The Philippines’ Department of Transportation has received an enthusiastic response to its tender for a rail project in Manila.
Seventeen big-hitting contractors from around the world have joined consortia to bid for the first of six work packages of the Philippine National Railways (PNR) Calamba project, which has an expected cost of around $7bn.
They are up against and six local firms also bidding.
Arthur Tugade, the country’s transport secretary, said: "I believe the impressive turnout of bidders for the PNR Calamba Project’s contract packages is proof of the infrastructure sector’s trust in the government’s ‘Build, Build, Build’ infrastructure programme."Â
The 56km line will include 41km of viaducts, 13 elevated stations and 22ha of depots. When complete in 2028, it is expected to serve more than 500,000 passengers a day and cut travel time from Manila to Laguna from roughly four hours by car to one hour.
The international bidders, by country, are:
- China Construction First Group Corporation, Chun Wo Construction and Leighton Contractors
- DL Engineering & Construction, Dong-ah Geological Engineering, GS Engineering & Construction, Hyundai Engineering & Construction, Lotte Engineering and Construction, Posco Engineering & Construction and Samsung Construction & Trading, all from Korea
- Adhi Kary, PP and Wijaya Karya from Indonesia
- GÃ¼lermak AÄŸÄ±r Sanayi from Turkey
- Acciona from Spain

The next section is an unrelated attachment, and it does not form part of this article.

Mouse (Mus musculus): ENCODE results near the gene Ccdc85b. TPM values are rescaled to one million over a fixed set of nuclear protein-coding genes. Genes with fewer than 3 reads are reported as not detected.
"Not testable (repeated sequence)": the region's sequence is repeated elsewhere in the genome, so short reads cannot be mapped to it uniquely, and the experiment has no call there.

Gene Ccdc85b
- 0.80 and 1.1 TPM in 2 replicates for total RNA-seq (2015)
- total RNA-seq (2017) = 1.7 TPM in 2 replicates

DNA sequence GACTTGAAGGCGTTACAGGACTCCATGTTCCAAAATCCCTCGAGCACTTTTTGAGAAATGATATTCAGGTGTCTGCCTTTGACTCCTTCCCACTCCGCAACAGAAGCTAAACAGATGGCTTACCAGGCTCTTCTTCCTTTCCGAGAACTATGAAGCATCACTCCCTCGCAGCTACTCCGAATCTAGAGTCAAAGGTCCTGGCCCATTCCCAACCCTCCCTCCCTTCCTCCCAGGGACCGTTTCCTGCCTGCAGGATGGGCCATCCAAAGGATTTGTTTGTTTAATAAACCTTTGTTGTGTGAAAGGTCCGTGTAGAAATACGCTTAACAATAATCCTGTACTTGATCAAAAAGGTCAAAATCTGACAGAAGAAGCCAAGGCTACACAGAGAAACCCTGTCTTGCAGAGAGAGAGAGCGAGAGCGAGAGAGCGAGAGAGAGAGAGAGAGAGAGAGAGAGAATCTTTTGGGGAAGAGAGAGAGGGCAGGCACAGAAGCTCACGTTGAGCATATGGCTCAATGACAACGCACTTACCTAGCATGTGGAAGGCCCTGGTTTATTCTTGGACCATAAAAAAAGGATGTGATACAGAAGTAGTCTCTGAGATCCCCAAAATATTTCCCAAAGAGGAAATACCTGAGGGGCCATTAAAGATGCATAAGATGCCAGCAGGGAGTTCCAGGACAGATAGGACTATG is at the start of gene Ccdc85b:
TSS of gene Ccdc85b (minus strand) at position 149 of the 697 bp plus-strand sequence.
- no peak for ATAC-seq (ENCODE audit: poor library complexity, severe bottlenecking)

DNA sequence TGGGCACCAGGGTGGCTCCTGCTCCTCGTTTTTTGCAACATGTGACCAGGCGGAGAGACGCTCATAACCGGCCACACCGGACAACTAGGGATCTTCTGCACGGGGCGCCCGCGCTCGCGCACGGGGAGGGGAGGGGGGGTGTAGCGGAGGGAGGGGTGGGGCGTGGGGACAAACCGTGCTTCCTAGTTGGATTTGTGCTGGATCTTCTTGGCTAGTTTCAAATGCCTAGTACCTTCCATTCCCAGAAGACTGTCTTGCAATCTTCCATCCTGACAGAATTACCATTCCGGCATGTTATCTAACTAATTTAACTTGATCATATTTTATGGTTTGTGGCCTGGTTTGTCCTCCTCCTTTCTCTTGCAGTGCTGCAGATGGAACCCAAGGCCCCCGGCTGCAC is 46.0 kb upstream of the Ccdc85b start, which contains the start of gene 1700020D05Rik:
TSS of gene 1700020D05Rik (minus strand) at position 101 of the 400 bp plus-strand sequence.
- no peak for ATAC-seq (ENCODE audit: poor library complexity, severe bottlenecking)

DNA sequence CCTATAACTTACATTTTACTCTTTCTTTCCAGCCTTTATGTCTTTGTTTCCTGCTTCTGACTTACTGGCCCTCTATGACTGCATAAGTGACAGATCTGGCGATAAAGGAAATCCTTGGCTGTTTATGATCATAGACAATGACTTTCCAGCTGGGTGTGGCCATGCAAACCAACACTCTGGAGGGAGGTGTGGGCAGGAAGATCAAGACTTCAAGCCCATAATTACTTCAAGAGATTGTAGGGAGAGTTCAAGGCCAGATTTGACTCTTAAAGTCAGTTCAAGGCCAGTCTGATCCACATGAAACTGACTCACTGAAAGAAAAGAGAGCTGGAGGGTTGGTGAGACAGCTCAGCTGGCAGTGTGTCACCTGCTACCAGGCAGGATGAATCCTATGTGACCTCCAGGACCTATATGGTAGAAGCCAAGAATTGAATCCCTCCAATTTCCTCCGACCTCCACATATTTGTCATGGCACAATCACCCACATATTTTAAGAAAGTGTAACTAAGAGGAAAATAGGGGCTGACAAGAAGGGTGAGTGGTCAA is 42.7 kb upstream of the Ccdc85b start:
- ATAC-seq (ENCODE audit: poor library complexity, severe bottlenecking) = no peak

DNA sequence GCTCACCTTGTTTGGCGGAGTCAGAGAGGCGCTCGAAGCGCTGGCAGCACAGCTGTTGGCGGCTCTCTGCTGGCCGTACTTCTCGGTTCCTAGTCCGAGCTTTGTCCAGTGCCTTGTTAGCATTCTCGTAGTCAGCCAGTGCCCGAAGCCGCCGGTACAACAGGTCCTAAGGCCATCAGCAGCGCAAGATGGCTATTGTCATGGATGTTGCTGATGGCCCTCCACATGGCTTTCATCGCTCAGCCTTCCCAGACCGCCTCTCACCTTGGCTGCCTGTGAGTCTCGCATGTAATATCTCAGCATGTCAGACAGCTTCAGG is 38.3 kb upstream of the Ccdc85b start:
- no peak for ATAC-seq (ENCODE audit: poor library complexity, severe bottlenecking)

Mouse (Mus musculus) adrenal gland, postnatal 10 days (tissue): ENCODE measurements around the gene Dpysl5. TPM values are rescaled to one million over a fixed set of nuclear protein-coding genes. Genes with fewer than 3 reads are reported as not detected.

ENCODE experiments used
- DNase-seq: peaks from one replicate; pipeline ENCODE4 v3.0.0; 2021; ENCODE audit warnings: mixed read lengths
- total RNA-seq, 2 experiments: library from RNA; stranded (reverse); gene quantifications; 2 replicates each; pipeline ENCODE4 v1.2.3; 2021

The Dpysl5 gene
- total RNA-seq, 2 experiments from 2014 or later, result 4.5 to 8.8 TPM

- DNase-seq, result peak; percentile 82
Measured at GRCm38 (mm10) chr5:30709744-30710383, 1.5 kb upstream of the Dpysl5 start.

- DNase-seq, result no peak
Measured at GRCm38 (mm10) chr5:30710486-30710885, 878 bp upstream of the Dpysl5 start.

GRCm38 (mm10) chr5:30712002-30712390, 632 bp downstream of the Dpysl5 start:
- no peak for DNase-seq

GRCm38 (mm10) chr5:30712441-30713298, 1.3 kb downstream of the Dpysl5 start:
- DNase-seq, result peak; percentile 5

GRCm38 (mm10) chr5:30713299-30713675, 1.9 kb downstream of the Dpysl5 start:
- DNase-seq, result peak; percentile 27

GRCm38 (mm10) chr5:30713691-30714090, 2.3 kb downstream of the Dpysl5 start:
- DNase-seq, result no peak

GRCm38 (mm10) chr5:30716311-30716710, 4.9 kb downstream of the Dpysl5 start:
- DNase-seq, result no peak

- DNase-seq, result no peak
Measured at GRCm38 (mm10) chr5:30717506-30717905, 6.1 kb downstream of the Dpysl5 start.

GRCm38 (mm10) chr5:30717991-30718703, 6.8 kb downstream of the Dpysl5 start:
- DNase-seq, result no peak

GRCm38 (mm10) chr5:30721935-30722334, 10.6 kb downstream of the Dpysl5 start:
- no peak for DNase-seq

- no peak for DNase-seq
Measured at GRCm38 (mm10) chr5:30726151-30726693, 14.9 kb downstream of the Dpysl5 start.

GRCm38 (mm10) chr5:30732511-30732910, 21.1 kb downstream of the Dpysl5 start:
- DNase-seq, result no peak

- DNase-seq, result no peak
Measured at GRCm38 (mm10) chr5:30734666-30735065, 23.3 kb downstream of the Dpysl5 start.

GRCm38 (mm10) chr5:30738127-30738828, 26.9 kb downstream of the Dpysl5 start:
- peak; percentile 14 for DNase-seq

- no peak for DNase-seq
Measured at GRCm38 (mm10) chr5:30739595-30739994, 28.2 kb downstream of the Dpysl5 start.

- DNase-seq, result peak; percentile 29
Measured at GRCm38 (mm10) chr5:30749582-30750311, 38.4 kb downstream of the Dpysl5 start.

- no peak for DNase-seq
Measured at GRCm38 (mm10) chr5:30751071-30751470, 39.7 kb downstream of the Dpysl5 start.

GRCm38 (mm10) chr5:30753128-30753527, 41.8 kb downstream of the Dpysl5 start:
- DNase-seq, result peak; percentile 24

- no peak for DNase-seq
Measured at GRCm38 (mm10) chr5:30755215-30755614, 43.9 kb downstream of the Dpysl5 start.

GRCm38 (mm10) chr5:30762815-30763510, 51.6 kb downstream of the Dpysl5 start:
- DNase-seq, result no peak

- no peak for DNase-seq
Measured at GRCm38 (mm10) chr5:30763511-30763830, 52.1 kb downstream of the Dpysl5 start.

- Italian-Thai Development Public Company from Thailand
- Sumitomo Mitsui Construction from Japan
The domestic companies in the running are: DM Consunji, EEI Corporation, First Balfour, Megawide Construction, Prime Metro BMD and Santa Clara International.
The project is part of the 147km North-South Commuter Railway (NSCR), which will stretch from Calamba in the south of the island of Luzon to the Clark International Airport in Pampanga, north of Manila.
NSCR System will have a fleet of 58 trainsets, including seven for the Airport Express. The project is being financed by the Asian Development Bank (ADB) and the Japan International Cooperation Agency (JICA). Tugade commented that it was "the single largest project being financed by the ADB in its history, and is the longest commuter railway being financed by JICA".
He added that work on the northern segment of the NSCR was in "full swing". This involves 90km of rail line and 16 stations.
Image Â©GCR, illustration by Denis Carrier